|Publication number||US4954105 A|
|Application number||US 07/458,175|
|Publication date||Sep 4, 1990|
|Filing date||Dec 28, 1989|
|Priority date||Dec 28, 1989|
|Publication number||07458175, 458175, US 4954105 A, US 4954105A, US-A-4954105, US4954105 A, US4954105A|
|Inventors||Elmar R. Fischer|
|Original Assignee||Intermedics, Inc.|
|Export Citation||BiBTeX, EndNote, RefMan|
|Referenced by (19), Classifications (10), Legal Events (6)|
|External Links: USPTO, USPTO Assignment, Espacenet|
1. Field of the Invention
The present invention relates generally to cardiac stimulation, and more particularly to implantable leads which simulate or sense electrical activity of the heart. The invention provides a replacement connector which can be connected to an implanted lead in place of a proximal end of the lead.
2. Prior Art
There are generally two types of body implantable leads used with cardiac pacemakers--one which requires surgery to expose the myocardia tissue to which an electrode is affixed and another which is inserted through a body vessel, such as a vein, into the heart where a electrode contacts the endocardial tissue. In the later type, the endocardial lead is often secured to the heart through an endothelial lining by a sharpened helix affixed to a distal end of the lead. When the end of the lead contacts the lining of the heart at a desired location, the lead may be secured in place by rotating the lead, thus screwing the helix into the heart tissue.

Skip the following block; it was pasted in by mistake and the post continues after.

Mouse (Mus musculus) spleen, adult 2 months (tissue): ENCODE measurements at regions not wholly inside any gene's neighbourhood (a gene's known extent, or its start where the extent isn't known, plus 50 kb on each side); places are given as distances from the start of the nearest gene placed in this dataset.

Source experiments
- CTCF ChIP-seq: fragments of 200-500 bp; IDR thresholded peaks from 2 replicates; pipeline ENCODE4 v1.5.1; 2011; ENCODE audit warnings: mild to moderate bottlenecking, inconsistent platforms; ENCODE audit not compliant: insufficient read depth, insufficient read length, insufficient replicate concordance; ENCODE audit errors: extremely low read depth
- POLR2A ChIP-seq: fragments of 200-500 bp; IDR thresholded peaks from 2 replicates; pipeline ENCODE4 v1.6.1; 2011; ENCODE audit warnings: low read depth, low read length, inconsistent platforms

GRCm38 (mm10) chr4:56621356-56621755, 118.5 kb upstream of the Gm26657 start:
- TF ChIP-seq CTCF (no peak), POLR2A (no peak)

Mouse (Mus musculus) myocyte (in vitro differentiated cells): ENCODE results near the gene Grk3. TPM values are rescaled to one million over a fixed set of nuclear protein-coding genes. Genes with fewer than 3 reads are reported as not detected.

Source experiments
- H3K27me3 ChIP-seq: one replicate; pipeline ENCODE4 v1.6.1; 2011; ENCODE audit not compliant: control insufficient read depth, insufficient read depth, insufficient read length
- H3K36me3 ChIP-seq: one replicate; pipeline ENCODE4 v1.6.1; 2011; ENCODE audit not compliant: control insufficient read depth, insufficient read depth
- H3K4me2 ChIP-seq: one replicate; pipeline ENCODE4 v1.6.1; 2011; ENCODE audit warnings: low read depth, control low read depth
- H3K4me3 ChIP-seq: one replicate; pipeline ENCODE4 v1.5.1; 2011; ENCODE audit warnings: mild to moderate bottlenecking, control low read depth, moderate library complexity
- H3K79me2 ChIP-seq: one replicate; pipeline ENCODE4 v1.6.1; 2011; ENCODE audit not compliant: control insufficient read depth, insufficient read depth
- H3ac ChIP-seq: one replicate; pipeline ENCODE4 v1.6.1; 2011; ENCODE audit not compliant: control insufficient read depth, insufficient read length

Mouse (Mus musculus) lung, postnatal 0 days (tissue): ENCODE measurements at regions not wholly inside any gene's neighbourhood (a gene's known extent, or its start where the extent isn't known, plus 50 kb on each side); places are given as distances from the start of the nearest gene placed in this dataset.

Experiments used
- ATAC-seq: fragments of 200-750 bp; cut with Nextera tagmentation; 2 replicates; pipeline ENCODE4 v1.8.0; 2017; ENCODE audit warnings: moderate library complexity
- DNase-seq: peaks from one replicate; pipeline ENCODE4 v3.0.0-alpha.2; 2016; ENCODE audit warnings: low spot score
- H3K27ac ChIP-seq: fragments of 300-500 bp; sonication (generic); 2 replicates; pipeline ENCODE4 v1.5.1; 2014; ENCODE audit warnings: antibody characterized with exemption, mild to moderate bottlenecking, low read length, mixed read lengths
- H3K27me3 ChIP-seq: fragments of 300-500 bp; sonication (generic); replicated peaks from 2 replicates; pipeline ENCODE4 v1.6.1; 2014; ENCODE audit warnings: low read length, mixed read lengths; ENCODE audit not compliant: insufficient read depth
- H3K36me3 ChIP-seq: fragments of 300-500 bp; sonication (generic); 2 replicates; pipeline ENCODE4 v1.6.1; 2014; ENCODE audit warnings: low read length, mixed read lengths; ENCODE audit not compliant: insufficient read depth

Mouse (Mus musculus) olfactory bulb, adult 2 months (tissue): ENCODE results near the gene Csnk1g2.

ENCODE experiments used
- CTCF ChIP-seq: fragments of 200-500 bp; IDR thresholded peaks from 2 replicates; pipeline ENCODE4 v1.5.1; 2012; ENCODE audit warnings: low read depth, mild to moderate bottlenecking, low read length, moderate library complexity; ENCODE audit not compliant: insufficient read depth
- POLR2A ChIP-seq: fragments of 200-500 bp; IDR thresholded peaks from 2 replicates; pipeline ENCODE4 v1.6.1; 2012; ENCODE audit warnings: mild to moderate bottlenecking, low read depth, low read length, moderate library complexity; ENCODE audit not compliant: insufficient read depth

When an implantable lead is affixed to the heart tissue, it initially exhibits a certain impedance associated with the character and composition of the lead, the location and quality of fixation, and other factors. Over time, the heart tissue reacts to the presence of the foreign body, forming a fibrosis in the tissue near the electrode. Shortly after implantation, therefore, the impedance associated with an implanted electrode rises from an initial value to a peak value. Thereafter, the impedance associated with the electrode again falls to a lower value as the fibrosis stabilizes and eventually a relatively stable, long-term impedance value is attained.